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Israel's Prime Minister Benjamin Netanyahu holds up a photograph as he addresses the 69th United Nations General Assembly at the UN headquarters in New York on Sept. 29, 2014.

MIKE SEGAR/REUTERS

Israeli Prime Minister Benjamin Netanyahu delivered a powerful speech to the United Nations General Assembly on Monday – one of the best speeches he's ever given. It may not impress people who don't already agree with him, but its central argument will be used by supporters of Israel to pressure lawmakers in many Western countries.

Mr. Netanyahu, now in his ninth year at Israel's helm, argued that the world was facing one enormous threat – the menace of militant Islam – which is spreading like a cancer.

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"The fight against militant Islam is indivisible," he said. "That's why Israel's fight against Hamas is not just our fight. It's your fight," he told the international community.

The Islamic State and Hamas, Mr. Netanyahu insisted, are "branches of the same poisonous tree."

So, too, is Iran, the Israeli added, and its potential nuclear arsenal is "the gravest risk of all."

"It's one thing to confront militant Islamists on pickup trucks, armed with Kalashnikov rifles," he said. "It's another thing to confront militant Islamists armed with weapons of mass destruction."

The Islamic State, also known as ISIL or ISIS, must be defeated, Mr. Netanyahu acknowledged. "But to defeat ISIS and leave Iran as a threshold nuclear power is to win the battle and lose the war."

It was a speech that mirrored one given by Mahmoud Abbas from the same podium on Friday. That speech was one of the most scathing attacks on Israel the Palestinian leader has ever given, and one of his most effective.

"In this year, proclaimed by the United Nations General Assembly as the International Year of Solidarity with the Palestinian People," Mr. Abbas began, "Israel has chosen to make it a year of a new war of genocide perpetrated against the Palestinian people." Use of the g-word shocked Israelis, and it got their attention.

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For 50 days this past summer, "a series of absolute war crimes was carried out before the eyes and ears of the entire world," Mr. Abbas said, alluding to Israel's war against Hamas in Gaza and its toll of civilian casualties.

It is inconceivable, he said, that some people witnessed these things and justified them as simply "Israel's right to self-defence, without regard for the fate of the thousands of victims."

Doing so, he pointed out, ignores the "simple fact … that the life of a Palestinian is as precious as the life of any other human being."

In a manner reminiscent of Mr. Netanyahu's speaking style, the Palestinian president announced: "In the name of Palestine and its people, I affirm here today: We will not forget and we will not forgive, and we will not allow war criminals to escape punishment."

In reply to those charges, Mr. Netanyahu declared that Israel did everything possible to minimize civilian casualties in Gaza, but that Hamas hid its deadly rockets among civilians, even amidst children, and that some civilian deaths were unavoidable.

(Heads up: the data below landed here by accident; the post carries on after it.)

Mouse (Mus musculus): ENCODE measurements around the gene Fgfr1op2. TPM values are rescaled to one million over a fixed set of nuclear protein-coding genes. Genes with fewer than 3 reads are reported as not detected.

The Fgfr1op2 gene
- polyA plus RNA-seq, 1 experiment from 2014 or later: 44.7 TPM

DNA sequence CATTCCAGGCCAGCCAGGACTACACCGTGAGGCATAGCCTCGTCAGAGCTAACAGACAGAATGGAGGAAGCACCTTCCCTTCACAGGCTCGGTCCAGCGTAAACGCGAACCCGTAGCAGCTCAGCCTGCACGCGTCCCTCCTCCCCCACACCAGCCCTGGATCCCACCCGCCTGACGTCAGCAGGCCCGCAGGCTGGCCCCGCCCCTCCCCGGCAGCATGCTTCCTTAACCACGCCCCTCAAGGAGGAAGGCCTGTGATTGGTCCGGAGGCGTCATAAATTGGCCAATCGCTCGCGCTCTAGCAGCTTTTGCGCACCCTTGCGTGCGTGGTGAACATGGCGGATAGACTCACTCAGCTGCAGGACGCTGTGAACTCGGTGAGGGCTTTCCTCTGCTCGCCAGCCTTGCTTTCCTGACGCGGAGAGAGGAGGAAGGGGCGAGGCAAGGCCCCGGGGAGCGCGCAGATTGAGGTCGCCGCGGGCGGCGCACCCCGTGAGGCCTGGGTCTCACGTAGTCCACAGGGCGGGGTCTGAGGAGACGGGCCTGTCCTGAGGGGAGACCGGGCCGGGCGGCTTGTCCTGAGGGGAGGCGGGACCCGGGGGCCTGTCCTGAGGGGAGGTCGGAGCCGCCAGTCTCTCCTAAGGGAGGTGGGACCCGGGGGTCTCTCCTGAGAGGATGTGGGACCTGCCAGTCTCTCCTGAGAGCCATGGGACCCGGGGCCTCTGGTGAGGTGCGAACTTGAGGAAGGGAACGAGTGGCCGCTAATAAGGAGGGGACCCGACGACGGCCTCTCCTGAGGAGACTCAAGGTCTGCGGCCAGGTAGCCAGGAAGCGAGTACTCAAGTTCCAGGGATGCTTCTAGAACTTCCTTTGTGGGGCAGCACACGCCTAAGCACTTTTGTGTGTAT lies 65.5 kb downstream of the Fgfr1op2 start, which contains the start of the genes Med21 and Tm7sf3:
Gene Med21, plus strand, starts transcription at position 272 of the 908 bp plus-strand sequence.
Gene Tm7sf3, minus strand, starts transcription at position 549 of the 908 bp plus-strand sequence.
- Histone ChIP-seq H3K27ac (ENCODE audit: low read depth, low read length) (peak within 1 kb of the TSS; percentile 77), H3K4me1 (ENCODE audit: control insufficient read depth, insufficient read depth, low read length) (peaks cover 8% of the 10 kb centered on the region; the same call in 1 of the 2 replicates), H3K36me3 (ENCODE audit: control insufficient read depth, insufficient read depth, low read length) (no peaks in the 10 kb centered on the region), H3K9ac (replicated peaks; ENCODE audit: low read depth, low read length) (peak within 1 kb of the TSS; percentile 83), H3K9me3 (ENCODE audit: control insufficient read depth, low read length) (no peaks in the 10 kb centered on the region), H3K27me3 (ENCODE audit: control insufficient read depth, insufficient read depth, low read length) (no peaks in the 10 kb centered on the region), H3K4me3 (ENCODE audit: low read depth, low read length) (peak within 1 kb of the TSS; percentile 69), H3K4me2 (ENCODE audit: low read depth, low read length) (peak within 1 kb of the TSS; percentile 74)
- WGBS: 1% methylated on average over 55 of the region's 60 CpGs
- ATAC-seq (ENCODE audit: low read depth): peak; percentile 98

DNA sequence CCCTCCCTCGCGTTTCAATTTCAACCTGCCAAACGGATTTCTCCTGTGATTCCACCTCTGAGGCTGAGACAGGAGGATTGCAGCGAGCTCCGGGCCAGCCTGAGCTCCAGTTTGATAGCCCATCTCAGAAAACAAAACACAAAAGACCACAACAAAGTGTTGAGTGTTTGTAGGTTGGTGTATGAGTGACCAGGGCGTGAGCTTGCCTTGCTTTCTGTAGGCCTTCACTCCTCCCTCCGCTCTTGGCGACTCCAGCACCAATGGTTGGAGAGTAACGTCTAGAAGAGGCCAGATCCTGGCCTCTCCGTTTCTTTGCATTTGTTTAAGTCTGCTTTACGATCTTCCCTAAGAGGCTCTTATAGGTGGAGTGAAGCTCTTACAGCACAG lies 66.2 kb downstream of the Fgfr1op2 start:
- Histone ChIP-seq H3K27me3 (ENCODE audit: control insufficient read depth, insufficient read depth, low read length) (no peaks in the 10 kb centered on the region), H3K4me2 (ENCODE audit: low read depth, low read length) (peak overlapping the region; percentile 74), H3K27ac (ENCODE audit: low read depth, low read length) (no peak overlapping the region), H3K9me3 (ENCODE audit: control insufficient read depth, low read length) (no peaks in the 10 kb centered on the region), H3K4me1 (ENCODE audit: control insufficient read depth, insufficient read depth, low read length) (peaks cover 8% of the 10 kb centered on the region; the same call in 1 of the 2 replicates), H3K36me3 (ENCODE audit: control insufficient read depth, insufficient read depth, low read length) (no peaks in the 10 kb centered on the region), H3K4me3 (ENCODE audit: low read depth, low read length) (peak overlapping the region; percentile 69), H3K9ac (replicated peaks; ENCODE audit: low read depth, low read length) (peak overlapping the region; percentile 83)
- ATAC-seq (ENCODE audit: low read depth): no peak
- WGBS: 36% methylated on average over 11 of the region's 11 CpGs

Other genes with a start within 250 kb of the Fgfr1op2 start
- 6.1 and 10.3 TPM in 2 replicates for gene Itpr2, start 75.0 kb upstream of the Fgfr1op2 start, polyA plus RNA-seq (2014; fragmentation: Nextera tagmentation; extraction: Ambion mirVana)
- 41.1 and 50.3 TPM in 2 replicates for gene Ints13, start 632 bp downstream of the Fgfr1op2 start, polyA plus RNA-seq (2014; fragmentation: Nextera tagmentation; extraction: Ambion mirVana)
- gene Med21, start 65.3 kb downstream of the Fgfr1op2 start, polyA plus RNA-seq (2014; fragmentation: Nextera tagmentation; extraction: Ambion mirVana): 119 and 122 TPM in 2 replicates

He produced a large photograph, shot by French television, and noted two large cylinders that he said were Hamas rocket launchers, along with three kids at play.

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"That's the war crime," he told Mr. Abbas.

Recalling the effectiveness of Israel's "Iron Dome" anti-missile system, Mr. Netanyahu emphasized what he called the difference between the two warring sides: "Israel was using its missiles to protect its children; Hamas was using its children to protect its missiles."

Putting the events of the summer behind him, the Israeli leader said there now is an opportunity for peace. He called on the broader Arab world, which shares with Israel its concern over militant Islam, to help lead the way to peace with the Palestinians.

Ironically, Mr. Abbas also referenced the broader Arab world in his call for reaching a peace agreement with Israel. He noted that in a 2002 peace initiative, the Arab League said it was essential that Israel set a definite deadline for ending its occupation of all lands captured in the 1967 Six-Day War.

Such a "specific time frame," Mr. Abbas insisted, must be established if there ever is to be an agreement.

In his remarks Monday, Mr. Netanyahu rejected the idea that Israel is occupying any land. "The people of Israel are not occupiers in the Land of Israel," he said, referring to all the land from the Mediterranean to the Jordan River.

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That being said, he acknowledged that any peace agreement "will obviously necessitate a territorial compromise." But such a compromise can never come at the expense of security, he insisted. By this, the Israeli means that any Palestinian state must be demilitarized and permit Israeli forces on its frontiers.

Chief Palestinian negotiator Saeb Erekat said there's a word to describe such an arrangement. He told an Israeli interviewer Monday that the Netanyahu government "does not believe in a two-state solution." It believes, he said, "in one state, two systems. The translation of this is apartheid."

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